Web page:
“The whole 2014 Farm Bill had a big impact on farmers across the country,” Zimmel said. “They had decisions that they had to make as to which program in the new Farm Bill that they wanted to sign up for. So that’s what a lot of our efforts went into.”

In the past, FAPRI prepared five-year projections for about 10 commodities once every year for public resources. For the 2014 Farm Bill, the team produced projections for 21 commodities every month to provide farmers with the most up-to-date information possible. These farm economy projections were based off of approximately 100 representative farms located in around 25 states.

“Having to have this built into a program that we had to do on the fly was a bit of a challenge,” Westhoff said.

Covering a lot of ground

FAPRI developed an online decision aid that made it easier for farmers to understand each program and feel comfortable with choosing the best option for their farm. Along with baseline projections from FAPRI’s representative farms, the tool also built in the USDA’s price projections for producers to consider when signing up for a program. Zimmel estimated that about 50,000 producers across the country used their decision aid.

The institute also provided a technical support phone line which producers could call with questions about the Farm Bill programs and the decision aid. Zimmel spent many days manning the phone line and returning calls to producers nationwide to assist them with signing up without making the choice for the producer.

“One of the difficult things was not telling producers what to do,” Zimmel said. “We did not want to tell them what to do. It was their decision that they have to make. We did not make that decision for the producers but tried to assist them so they could understand it better and use the tool.”“We did not make that decision for the producers but tried to assist them so they could understand it better and use the tool.”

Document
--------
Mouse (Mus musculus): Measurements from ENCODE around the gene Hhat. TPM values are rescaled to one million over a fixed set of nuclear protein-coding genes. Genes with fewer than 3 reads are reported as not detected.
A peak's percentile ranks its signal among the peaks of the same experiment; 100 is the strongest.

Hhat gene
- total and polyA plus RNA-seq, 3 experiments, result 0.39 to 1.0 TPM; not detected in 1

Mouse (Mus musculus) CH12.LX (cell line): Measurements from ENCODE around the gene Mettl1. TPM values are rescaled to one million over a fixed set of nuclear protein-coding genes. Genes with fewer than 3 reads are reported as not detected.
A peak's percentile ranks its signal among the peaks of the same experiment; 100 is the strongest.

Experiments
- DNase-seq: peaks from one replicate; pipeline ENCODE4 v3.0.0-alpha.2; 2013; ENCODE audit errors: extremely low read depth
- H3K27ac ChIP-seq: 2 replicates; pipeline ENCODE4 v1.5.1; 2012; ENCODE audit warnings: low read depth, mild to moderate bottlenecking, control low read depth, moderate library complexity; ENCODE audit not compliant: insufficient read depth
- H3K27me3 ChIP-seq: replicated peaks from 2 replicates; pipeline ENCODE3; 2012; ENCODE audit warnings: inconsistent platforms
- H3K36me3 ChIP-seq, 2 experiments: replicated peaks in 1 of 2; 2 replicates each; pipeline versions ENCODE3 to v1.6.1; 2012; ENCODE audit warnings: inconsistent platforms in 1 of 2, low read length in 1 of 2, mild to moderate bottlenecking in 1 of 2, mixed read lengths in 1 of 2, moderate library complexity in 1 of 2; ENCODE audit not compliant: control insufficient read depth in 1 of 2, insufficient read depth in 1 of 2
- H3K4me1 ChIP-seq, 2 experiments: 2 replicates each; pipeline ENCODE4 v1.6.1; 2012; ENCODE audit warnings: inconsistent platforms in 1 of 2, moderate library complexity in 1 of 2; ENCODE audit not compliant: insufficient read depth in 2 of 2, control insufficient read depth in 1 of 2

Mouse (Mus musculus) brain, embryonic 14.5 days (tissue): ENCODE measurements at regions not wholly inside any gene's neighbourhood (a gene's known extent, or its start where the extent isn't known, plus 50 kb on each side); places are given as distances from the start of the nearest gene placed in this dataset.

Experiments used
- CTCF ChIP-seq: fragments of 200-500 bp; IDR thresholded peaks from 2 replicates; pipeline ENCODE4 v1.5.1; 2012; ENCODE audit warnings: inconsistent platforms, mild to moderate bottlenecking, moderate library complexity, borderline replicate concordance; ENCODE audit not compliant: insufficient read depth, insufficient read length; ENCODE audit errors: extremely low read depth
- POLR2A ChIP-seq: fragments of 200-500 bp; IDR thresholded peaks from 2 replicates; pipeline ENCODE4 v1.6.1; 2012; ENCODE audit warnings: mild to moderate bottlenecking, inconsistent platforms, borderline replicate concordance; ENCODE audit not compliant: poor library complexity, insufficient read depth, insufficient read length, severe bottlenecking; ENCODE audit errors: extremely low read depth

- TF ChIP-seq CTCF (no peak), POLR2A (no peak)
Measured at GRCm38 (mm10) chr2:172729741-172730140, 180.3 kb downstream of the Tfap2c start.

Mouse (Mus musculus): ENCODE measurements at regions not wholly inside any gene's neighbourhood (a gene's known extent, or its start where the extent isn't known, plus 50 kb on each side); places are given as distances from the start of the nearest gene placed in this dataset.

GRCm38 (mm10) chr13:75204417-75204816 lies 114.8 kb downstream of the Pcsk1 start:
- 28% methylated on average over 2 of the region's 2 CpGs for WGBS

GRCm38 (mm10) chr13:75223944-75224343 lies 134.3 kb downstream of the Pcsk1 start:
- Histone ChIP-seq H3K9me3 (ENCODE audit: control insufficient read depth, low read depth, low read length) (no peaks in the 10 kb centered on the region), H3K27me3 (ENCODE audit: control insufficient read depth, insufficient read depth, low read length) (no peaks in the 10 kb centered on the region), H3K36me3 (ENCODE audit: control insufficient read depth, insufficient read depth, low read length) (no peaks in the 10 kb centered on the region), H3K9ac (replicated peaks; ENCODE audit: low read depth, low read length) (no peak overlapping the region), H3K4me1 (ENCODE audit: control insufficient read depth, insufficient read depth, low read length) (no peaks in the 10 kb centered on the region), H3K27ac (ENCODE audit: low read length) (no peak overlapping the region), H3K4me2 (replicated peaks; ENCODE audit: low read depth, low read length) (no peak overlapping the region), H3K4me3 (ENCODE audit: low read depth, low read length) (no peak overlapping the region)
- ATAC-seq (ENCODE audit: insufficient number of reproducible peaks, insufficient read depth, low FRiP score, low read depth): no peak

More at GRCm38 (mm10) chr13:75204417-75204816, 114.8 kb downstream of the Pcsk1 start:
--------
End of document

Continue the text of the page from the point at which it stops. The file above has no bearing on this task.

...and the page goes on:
―Peter Zimmel

FAPRI held educational meetings locally and across the country to help explain the complexity of the new Farm Bill process and the tools provided through the decision aid.

“It is a daunting task for some of these producers to make these decisions because in the past is has been, ‘Here’s the program. You sign up for it,’ and potentially get a payment or not,” Zimmel said. “This time they had to make some decisions.”

Moving forward

Now that the 2014 Farm Bill implementation process has passed, FAPRI continues making baseline projections for the farm economy.

On March 1, Westhoff will report to the U.S. Senate’s Agriculture Appropriations Committee on the status of the farm economy. He received the invitation to speak from Committee Chairman and U.S. Sen. Jerry Moran of Kansas.

“We work with Senate staff very closely, and we typically brief them at least once a year,” Westhoff said. “It’s rare that we speak to the members themselves, but here’s an opportunity where we’ll have a chance to speak to the senators.”

Zimmel will continue to reconnect with farmers and ranchers at representative farms nationwide with whom he meets every two to three years.